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Caught in the Crossfire

The conviction that I should share this isn’t making the act any easier. This kind of public honesty comes at no small price. However, with the chance to make a positive difference in someone’s life (especially around the holidays), and the reminder that tomorrow is not guaranteed, I’ve made my decision. Actually, I made it over a week ago and then lost my nerve. LOL The amount of divine intervention it took to steer me back on track was not subtle. We’ll leave it at that.

I’ve taken extended leave from my job for more than simply spending Christmas with family; although, that’s a huge deal for me, and I treasure my time with them. I’ve been trying to write a story over the past 14 years and flesh out concept artwork that has gone largely undone due to the lack of time to immerse myself in the process like I feel I need to. This book happens to be the one thing I crave to complete before meeting my Maker. Why? Despite its fantastical façade, the story will embody the intricacies of my experiences that I hope will aide others on their life journey. 

I honestly don’t recall when I developed the desire to make a positive impact on a global scale. Definitely started with daydreams of saving lives with wings on my back…but ended up with me seeking a government career at age 17. Even in a more indirect capacity, I’m largely content with the position I’m in to realize that goal.

But the goal itself has morphed over the years into one that encompasses more than saving lives and preserving freedom, thus, my story’s purpose has changed and become far more personal and relevant to the average person. As its creation is delayed over the years, life only continues to get busier…and shorter. And that realization has begun to take its toll.

Time isn’t the only limiting factor in getting this done. Thoughts of inadequacy and judgment are hinderances, as is common, especially among new authors. Although, my resolve to get the message out is still far greater. And the possibility of leaving this world without sharing even a little of the inspiration behind the tale disturbs me greatly. There’s a certain humility about suffering in silence…and then there’s the missed opportunity to connect with and support others going through the same thing. No one asked to be here, but since we are here…why not make the most of it and help others to do the same? Life is worth living to the fullest…it’s worth figuring out and experiencing. More than that, discovering the truth about why we’re here, what we’re capable of, and how we’re completely invaluable as human beings is not a secret to be kept.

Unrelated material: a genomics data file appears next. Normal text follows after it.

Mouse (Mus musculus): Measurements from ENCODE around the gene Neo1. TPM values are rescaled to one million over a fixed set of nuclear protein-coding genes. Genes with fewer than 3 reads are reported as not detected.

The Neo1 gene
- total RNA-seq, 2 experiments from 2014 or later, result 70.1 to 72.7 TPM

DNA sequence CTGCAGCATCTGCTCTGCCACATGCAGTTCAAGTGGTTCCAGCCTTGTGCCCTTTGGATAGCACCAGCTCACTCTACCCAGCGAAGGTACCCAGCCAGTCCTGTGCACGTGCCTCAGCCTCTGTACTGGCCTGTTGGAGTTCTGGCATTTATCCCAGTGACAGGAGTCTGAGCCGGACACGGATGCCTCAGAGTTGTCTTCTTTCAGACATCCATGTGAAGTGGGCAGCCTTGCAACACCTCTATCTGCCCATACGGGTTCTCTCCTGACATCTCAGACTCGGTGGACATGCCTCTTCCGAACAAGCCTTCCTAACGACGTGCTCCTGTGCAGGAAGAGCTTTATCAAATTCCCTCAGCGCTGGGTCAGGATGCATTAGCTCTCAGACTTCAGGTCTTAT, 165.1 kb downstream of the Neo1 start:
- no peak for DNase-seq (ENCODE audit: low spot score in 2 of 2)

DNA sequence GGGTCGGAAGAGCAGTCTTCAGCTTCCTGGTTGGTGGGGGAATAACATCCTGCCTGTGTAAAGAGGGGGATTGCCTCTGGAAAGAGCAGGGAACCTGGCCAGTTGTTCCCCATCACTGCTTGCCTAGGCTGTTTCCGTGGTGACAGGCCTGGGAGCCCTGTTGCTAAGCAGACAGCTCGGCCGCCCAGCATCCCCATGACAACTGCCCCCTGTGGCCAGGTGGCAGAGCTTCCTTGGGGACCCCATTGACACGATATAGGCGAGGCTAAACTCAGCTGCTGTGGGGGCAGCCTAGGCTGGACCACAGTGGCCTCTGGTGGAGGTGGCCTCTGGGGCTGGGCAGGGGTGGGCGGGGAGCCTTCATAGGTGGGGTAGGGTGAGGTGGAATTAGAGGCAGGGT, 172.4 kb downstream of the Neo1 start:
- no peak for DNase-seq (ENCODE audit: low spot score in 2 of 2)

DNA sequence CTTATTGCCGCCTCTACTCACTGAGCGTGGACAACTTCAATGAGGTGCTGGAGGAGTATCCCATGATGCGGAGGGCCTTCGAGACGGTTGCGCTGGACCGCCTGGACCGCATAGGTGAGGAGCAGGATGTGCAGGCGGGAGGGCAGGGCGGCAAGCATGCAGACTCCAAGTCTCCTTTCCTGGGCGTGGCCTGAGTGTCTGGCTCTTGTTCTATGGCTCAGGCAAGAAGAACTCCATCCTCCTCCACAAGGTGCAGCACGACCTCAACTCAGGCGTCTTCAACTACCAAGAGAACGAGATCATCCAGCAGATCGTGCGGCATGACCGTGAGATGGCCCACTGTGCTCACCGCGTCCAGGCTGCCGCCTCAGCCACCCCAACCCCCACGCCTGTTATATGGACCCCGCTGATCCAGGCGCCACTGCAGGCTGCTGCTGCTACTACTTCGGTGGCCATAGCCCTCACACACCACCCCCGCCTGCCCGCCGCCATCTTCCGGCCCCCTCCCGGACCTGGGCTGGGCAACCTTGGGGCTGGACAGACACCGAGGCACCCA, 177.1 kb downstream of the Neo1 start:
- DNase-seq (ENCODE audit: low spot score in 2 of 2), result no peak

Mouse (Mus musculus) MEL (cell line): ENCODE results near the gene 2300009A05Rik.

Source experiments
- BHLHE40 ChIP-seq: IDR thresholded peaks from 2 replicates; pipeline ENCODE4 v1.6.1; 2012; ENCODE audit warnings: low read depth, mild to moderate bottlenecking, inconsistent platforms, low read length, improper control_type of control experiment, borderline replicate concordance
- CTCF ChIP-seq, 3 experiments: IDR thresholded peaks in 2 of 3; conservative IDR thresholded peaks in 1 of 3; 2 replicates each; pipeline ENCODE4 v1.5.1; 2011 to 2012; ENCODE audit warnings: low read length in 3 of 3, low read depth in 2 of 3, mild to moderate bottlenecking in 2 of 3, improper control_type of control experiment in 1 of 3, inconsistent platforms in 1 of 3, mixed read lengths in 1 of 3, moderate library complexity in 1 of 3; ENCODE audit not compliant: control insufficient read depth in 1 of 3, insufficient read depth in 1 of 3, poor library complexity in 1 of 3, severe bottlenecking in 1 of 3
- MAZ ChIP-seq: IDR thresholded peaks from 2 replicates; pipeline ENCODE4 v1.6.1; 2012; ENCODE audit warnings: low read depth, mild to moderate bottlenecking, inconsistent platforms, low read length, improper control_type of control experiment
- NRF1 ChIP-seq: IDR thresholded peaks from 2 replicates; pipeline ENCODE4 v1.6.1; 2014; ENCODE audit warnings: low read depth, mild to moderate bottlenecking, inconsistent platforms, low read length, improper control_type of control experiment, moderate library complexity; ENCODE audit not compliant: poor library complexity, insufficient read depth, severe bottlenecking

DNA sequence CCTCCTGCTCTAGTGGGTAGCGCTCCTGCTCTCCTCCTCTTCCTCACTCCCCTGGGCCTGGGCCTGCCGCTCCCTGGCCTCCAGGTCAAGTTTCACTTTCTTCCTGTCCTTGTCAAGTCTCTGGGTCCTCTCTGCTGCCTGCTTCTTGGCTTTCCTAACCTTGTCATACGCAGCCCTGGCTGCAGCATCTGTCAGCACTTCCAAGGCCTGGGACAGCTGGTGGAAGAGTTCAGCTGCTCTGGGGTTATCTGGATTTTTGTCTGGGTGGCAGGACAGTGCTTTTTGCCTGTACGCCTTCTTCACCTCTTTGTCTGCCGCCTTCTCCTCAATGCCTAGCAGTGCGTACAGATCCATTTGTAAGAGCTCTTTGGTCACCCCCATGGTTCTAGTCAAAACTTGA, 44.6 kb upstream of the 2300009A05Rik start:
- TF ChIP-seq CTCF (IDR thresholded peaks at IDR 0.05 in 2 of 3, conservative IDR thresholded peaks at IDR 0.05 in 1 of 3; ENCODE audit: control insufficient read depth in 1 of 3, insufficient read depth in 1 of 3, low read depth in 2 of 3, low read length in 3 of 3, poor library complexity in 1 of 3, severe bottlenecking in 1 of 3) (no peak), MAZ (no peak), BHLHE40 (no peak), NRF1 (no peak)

That’s why I’m writing this now – not to disclose the details, but to take the first step.

Multiple people have told me, some more than once, that they wished they could have some part of my life or live the way I was living. I will always respond that we each have our vices, and my life is no better or worse than anyone else’s. In fact, I see each of our lives as a piece or a cog in our world puzzle – making it turn, complimenting the pieces that surround us. Where one falls short, the other fills in. We shouldn’t wish to have everything…especially not when we have our own unique, crucial roles to pursue.

And I promise…mine is the ministry of thorns.

Life was in no way perfect before college, and I was intimately familiar with certain evils and weaknesses. But I didn’t know darkness like I do now. I thought I could grab life by the neck and bend it to my will if I just put my mind to it…instead of the other way around. And I could not understand people who struggled to find that motivation. Honestly, people who suffered mental complications baffled me. How could anyone resign themselves to such a life? Why impose their negativity on the world? How difficult was it really to just put your foot down and be sensibly resilient?


Experiences leading up to and right after earning my bachelor’s degree (2013) changed everything. I didn't write about all of them in this blog for many reasons, but suffice it to say that every shred of self confidence I'd spent building up over the course of 5 years of college shattered completely at the very end. There was no celebration when I graduated. Only a mental hell I would endure for ages to come. Afterward, the downward spiral with anxiety and depression slowly destroyed me from the inside out for 3 years (2016) before I decided I cared more about the people depending on me than my own pride. I will never forget the day I sought professional help for the first time…knowing full well I could lose my job over it. I was living completely alone after my cat died, and the only person around I felt I could trust with my newfound vulnerability was a kind bookstore owner in the next town. After my hospital visit, I just needed a physical person in front of me to care. I was afraid of judgement, afraid of the pain and fatigue I was in after a multi-hour panic attack, afraid of professional exile, afraid of being only human, afraid of never being good enough, afraid of the future, and afraid of being alone to face it all. I felt I had no idea how to do anything anymore let alone console myself. Mind you, at that point, I’d already achieved what society deems a “successful life.” I was educated in a stable career, complete with notable income and authority while indulging in the single dating life at 26. And yet, there I was hitting rock bottom in my mind. That can happen to anyone for a myriad of reasons. We see it all the time but can never fully understand the magnitude of the impact it has on a life until we experience it for ourselves.